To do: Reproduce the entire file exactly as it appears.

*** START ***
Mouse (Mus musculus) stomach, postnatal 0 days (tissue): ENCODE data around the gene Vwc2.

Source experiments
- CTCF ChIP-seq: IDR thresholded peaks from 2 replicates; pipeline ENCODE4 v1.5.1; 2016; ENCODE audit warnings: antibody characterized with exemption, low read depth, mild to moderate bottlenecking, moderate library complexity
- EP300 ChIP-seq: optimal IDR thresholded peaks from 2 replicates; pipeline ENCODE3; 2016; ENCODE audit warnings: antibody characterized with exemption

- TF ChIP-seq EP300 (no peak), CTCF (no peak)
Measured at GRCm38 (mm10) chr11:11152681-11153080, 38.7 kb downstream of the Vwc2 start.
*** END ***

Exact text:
Mouse (Mus musculus) stomach, postnatal 0 days (tissue): ENCODE data around the gene Vwc2.

Source experiments
- CTCF ChIP-seq: IDR thresholded peaks from 2 replicates; pipeline ENCODE4 v1.5.1; 2016; ENCODE audit warnings: antibody characterized with exemption, low read depth, mild to moderate bottlenecking, moderate library complexity
- EP300 ChIP-seq: optimal IDR thresholded peaks from 2 replicates; pipeline ENCODE3; 2016; ENCODE audit warnings: antibody characterized with exemption

- TF ChIP-seq EP300 (no peak), CTCF (no peak)
Measured at GRCm38 (mm10) chr11:11152681-11153080, 38.7 kb downstream of the Vwc2 start.